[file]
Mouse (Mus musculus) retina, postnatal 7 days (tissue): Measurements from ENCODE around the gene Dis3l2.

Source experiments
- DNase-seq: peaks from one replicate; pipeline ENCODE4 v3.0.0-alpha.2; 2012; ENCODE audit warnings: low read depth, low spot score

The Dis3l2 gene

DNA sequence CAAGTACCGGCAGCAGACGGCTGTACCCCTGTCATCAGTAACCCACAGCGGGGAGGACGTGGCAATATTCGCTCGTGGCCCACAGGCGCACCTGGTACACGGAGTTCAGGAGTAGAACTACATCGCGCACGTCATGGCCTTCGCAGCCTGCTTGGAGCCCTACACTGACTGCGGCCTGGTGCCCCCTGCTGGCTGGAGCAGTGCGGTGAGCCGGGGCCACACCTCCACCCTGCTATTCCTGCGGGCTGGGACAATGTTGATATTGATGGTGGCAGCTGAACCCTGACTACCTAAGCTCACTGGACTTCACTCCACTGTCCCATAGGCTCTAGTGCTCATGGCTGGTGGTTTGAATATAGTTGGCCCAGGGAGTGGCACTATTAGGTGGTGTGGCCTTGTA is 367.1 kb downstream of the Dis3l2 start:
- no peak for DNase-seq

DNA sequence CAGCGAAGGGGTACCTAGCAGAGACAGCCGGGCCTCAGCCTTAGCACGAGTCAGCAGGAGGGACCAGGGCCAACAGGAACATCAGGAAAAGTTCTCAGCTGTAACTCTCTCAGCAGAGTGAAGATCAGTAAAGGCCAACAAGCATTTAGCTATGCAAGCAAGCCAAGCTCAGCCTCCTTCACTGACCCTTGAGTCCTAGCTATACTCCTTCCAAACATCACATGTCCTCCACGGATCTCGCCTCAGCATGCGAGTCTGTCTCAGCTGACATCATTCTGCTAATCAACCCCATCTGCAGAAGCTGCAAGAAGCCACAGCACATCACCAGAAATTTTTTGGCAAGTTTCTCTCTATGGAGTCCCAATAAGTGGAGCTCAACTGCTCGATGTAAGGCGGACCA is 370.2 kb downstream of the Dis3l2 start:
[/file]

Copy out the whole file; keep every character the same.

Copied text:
Mouse (Mus musculus) retina, postnatal 7 days (tissue): Measurements from ENCODE around the gene Dis3l2.

Source experiments
- DNase-seq: peaks from one replicate; pipeline ENCODE4 v3.0.0-alpha.2; 2012; ENCODE audit warnings: low read depth, low spot score

The Dis3l2 gene

DNA sequence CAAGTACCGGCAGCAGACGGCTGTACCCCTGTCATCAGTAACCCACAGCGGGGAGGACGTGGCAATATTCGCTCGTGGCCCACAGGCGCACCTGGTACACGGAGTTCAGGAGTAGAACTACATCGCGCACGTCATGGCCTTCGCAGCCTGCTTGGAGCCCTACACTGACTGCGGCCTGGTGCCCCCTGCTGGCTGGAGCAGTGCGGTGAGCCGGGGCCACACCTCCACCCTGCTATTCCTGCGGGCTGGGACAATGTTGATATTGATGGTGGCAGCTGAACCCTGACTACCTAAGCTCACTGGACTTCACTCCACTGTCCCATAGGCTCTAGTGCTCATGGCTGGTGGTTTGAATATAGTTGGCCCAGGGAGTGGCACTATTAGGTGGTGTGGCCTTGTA is 367.1 kb downstream of the Dis3l2 start:
- no peak for DNase-seq

DNA sequence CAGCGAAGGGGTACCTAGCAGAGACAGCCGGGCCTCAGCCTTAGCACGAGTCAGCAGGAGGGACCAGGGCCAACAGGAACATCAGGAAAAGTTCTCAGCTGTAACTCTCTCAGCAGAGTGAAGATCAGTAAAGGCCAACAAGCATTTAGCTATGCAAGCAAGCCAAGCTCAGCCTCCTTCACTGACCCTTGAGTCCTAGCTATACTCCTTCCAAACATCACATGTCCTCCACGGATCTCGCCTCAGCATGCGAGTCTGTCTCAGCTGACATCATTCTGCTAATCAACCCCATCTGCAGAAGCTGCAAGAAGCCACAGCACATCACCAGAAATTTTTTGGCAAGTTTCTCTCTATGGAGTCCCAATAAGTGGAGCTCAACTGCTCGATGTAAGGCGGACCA is 370.2 kb downstream of the Dis3l2 start: